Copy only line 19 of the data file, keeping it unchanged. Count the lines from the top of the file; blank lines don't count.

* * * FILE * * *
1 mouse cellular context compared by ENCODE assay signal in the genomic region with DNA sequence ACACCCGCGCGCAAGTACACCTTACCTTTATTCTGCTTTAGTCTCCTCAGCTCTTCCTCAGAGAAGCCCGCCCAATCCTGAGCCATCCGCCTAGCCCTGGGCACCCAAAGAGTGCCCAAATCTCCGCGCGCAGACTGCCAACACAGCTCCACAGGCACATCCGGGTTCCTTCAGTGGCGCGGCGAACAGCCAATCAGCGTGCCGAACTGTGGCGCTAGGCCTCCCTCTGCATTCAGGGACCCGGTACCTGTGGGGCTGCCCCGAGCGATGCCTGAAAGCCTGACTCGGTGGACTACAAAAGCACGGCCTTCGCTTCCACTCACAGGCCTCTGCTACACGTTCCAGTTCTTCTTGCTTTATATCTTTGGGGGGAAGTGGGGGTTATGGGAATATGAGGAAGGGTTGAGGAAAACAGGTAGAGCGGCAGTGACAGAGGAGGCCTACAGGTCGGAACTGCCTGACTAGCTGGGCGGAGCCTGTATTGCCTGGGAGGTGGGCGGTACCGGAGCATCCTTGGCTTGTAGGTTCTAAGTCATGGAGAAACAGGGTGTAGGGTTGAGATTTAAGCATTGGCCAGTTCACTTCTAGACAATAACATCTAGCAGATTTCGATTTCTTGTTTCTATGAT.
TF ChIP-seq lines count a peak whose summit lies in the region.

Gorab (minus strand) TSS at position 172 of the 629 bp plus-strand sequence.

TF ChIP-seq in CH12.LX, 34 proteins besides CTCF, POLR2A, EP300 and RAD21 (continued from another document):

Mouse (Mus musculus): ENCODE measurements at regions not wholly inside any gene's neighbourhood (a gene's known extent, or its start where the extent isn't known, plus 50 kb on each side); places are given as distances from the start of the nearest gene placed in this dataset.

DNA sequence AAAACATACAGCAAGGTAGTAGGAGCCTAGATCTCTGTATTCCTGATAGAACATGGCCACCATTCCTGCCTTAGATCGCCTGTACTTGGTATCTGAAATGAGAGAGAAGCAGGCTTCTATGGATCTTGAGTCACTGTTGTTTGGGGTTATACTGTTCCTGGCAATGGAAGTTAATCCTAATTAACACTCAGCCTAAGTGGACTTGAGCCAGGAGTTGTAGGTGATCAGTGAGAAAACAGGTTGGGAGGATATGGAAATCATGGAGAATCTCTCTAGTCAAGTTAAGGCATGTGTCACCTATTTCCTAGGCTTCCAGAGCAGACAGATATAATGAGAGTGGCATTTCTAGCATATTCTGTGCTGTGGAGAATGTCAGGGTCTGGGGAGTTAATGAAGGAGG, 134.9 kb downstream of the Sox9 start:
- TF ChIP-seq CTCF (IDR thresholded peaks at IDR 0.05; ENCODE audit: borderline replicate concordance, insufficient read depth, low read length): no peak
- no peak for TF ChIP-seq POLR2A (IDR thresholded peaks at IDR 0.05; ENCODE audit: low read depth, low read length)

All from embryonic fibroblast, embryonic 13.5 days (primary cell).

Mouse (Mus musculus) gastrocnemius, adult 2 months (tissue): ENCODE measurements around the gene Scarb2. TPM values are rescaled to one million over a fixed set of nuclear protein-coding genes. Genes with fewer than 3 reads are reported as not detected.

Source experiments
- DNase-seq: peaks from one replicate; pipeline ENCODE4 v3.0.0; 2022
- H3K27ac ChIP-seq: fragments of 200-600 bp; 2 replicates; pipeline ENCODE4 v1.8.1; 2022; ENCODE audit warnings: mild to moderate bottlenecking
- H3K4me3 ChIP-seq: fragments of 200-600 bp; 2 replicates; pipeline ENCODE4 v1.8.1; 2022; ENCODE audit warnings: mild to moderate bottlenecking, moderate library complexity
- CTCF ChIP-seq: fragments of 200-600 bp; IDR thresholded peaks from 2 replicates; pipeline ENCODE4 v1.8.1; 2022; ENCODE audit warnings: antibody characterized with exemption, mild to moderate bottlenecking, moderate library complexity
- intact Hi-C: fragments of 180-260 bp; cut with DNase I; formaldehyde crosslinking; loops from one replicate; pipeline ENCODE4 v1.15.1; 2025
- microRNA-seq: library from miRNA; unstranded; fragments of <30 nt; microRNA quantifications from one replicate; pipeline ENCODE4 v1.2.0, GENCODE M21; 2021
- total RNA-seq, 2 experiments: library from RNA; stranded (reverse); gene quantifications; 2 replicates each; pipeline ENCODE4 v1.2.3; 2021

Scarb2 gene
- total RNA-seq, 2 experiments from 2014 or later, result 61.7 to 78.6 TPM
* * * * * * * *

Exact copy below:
Scarb2 gene